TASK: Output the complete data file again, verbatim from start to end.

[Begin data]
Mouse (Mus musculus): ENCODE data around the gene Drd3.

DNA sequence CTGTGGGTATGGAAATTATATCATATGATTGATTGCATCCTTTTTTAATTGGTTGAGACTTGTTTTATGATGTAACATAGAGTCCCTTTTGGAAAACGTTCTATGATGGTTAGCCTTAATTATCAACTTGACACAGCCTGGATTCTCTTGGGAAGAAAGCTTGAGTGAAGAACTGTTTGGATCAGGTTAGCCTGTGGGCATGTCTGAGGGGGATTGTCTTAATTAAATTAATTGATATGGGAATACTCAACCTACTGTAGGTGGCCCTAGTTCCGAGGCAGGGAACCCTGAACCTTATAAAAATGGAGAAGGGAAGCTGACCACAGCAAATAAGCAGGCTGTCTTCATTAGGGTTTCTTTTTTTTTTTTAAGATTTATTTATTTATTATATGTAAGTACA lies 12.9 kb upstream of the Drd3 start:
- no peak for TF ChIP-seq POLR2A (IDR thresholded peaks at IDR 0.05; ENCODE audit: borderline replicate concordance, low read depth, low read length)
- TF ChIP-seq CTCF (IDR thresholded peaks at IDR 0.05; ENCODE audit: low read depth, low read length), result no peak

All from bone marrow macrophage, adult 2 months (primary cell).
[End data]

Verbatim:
Mouse (Mus musculus): ENCODE data around the gene Drd3.

DNA sequence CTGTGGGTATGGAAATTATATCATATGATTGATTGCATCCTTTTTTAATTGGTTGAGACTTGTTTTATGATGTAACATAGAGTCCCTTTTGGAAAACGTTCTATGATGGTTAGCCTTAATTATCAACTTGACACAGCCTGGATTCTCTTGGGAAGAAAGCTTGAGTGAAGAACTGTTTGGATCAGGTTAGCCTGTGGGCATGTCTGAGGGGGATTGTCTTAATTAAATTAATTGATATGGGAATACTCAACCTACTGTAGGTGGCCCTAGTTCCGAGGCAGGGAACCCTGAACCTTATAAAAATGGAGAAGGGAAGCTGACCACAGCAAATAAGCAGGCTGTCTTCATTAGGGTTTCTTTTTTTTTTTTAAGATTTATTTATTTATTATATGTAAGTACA lies 12.9 kb upstream of the Drd3 start:
- no peak for TF ChIP-seq POLR2A (IDR thresholded peaks at IDR 0.05; ENCODE audit: borderline replicate concordance, low read depth, low read length)
- TF ChIP-seq CTCF (IDR thresholded peaks at IDR 0.05; ENCODE audit: low read depth, low read length), result no peak

All from bone marrow macrophage, adult 2 months (primary cell).